I Do Not Yell At Clouds

I was just listening to Marc Maron in conversation with Chris Hayes on Maron’s WTF podcast and Hayes at one point admits that as he’s aged he’s begun to identify, just the smallest bit, with old people pining for the good old days. Hayes is 36, Maron is 51.

I’m 61. I have no nostalgia. Zero. Almost nothing was better in my day. Almost everything is better now. And I am optimistic that things will be better still in 10 years.

As I write this I strain to think of anything that was better in the 60's, 70's or 80's, which I assume are the decades about which I should be feeling nostalgic.

A short list (in no particular order and including the profound and the trivial) of things that are not just a little better, but way better now:

Cars. My car will out-corner, out-run, out-last anything on the road in the good old days. In a collision my car would go through a 60's car like a hot knife through butter.

Entertainment. I have access to essentially every movie, every TV series, every book, every song ever recorded in all of human history. And it costs very little. It sucked having a great TV show simply . . . disappear forever once it was watched live. In “my day” the vast majority of books were in the bookstore for a couple of months and then flushed down the memory hole.

Medicine and Dentistry. I was born around the same time the polio vaccine came out. We didn’t have flu shots. We didn’t have organ transplants. We didn’t have hormone replacement therapy. We didn’t even have tooth whitening, for God’s sake. Today I, or more likely my wife, could chop off my penis and a surgeon could sew it back on. Really. Sew. It. Back. On.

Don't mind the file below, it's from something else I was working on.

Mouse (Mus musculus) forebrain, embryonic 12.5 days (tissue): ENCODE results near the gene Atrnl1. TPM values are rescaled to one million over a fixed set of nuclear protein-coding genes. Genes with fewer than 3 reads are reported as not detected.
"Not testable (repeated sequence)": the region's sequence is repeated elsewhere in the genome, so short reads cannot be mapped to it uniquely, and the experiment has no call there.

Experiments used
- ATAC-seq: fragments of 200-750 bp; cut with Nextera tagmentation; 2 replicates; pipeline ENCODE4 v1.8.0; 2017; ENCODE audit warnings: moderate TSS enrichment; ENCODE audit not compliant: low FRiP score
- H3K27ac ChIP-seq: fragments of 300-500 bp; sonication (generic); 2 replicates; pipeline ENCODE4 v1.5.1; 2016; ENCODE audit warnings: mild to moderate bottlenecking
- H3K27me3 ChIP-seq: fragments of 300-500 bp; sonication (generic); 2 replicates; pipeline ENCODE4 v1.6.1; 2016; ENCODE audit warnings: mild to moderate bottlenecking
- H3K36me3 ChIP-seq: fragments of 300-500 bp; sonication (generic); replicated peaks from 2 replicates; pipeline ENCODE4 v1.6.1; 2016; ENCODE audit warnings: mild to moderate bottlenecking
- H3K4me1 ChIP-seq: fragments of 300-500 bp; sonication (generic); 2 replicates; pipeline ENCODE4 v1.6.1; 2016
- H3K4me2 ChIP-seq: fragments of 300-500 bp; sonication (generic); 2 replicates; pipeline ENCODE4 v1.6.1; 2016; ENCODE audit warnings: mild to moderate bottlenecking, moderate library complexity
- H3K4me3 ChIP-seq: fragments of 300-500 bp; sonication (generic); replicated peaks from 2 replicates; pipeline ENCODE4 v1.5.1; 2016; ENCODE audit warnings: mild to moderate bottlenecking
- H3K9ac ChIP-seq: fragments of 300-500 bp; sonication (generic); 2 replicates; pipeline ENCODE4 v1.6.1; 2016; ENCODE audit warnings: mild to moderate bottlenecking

Communication. I’m writing this in Edinburgh, Scotland. I call or text my daughter and my wife for pennies. When I first traveled to Europe as a teen-ager, calling home meant finding a local post office, filling out a form and waiting in line for an hour to make a phone call. No, really. There is nothing, literally nothing, in the three decades of my youth that I would trade for my iPhone.

Food. Sweet Jesus we ate shitty food. Even the French could barely cook worth a damn in the 60's and the Brits were basically eating out of troughs. But at least they could both make an excellent cheese and the French could bake. Americans couldn’t even do that. We had the distinction of making the world’s worst cheese and the world’s worst bread. Also lousy beer and lousy wine. The entirety of ethnic food was canned Chop Suey and canned spaghetti.

Alice Waters of Chez Panisse

Coffee. Let me just say this: I would stab a man who would serve me what passed for coffee in the good old days, and a jury of my peers would let me off.

Diversity. In my youth people came in two colors (white and not) and two genders (male and female.) That was it. You were whatever they put on your birth certificate, period, end of story, there will be no variation. I was alive when black and white could not marry. I was alive when Jews could be excluded from colleges. I was alive when women had exactly three career options, secretary, nurse and teacher, and were stigmatized for not being housewives. And gay people were all “confirmed bachelors” who just hadn’t met the right girl. This must seem like madness to kids today. Guess what: it was.

Actual newspaper headline.

So, I am nostalgia-free. The 60's sucked. The 70's sucked even worse. And the 80's sucked with the addition of lousy music and godawful hair and clothing.

Thank the God I don’t believe in (not that I could have admitted that in the good old days) for the Civil Rights Movement, Punk Rock, Women’s Liberation, Alice Waters, Stonewall, Steve Jobs and the Woz, a whole host of scientists and medical researchers, the Insurance Institute for Highway Safety and Ralph Nader, Starbucks (not my favorite, but they changed the world,) and a long, long list of men, women and movements that may have been born or done their seminal work in the good old days but gave birth to a much better new day.

One clap, two clap, three clap, forty?

By clapping more or less, you can signal to us which stories really stand out.